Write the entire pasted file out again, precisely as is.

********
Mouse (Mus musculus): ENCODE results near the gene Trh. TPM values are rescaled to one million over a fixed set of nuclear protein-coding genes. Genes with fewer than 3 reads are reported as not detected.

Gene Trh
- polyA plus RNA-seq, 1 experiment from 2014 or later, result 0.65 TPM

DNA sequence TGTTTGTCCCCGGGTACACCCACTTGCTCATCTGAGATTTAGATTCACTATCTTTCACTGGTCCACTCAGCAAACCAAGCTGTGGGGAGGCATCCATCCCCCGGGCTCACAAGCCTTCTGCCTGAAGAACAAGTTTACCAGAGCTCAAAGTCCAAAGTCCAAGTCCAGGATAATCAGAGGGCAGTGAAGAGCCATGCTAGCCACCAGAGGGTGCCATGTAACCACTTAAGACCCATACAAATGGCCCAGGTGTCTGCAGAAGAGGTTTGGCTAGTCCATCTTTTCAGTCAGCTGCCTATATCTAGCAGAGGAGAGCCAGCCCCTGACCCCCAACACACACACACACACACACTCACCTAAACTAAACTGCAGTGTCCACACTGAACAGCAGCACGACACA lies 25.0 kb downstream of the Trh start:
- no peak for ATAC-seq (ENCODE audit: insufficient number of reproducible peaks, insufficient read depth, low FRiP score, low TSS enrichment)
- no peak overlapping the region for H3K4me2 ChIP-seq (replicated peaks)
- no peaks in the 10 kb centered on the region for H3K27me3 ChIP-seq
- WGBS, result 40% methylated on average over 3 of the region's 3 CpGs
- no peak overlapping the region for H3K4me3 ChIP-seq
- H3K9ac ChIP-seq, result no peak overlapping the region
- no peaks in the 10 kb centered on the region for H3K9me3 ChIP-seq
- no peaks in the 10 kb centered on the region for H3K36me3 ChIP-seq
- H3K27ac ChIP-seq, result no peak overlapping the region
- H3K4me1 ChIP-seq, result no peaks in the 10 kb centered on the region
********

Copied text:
Mouse (Mus musculus): ENCODE results near the gene Trh. TPM values are rescaled to one million over a fixed set of nuclear protein-coding genes. Genes with fewer than 3 reads are reported as not detected.

Gene Trh
- polyA plus RNA-seq, 1 experiment from 2014 or later, result 0.65 TPM

DNA sequence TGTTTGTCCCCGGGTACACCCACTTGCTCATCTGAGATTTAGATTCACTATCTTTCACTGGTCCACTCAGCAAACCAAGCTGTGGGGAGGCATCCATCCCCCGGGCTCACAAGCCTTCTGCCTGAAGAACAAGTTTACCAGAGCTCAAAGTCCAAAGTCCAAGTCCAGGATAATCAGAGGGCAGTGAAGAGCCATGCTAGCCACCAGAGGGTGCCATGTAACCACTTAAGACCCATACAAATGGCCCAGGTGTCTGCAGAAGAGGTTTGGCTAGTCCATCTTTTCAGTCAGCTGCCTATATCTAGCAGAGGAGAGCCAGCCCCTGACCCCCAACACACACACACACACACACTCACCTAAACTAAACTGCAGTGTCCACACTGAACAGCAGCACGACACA lies 25.0 kb downstream of the Trh start:
- no peak for ATAC-seq (ENCODE audit: insufficient number of reproducible peaks, insufficient read depth, low FRiP score, low TSS enrichment)
- no peak overlapping the region for H3K4me2 ChIP-seq (replicated peaks)
- no peaks in the 10 kb centered on the region for H3K27me3 ChIP-seq
- WGBS, result 40% methylated on average over 3 of the region's 3 CpGs
- no peak overlapping the region for H3K4me3 ChIP-seq
- H3K9ac ChIP-seq, result no peak overlapping the region
- no peaks in the 10 kb centered on the region for H3K9me3 ChIP-seq
- no peaks in the 10 kb centered on the region for H3K36me3 ChIP-seq
- H3K27ac ChIP-seq, result no peak overlapping the region
- H3K4me1 ChIP-seq, result no peaks in the 10 kb centered on the region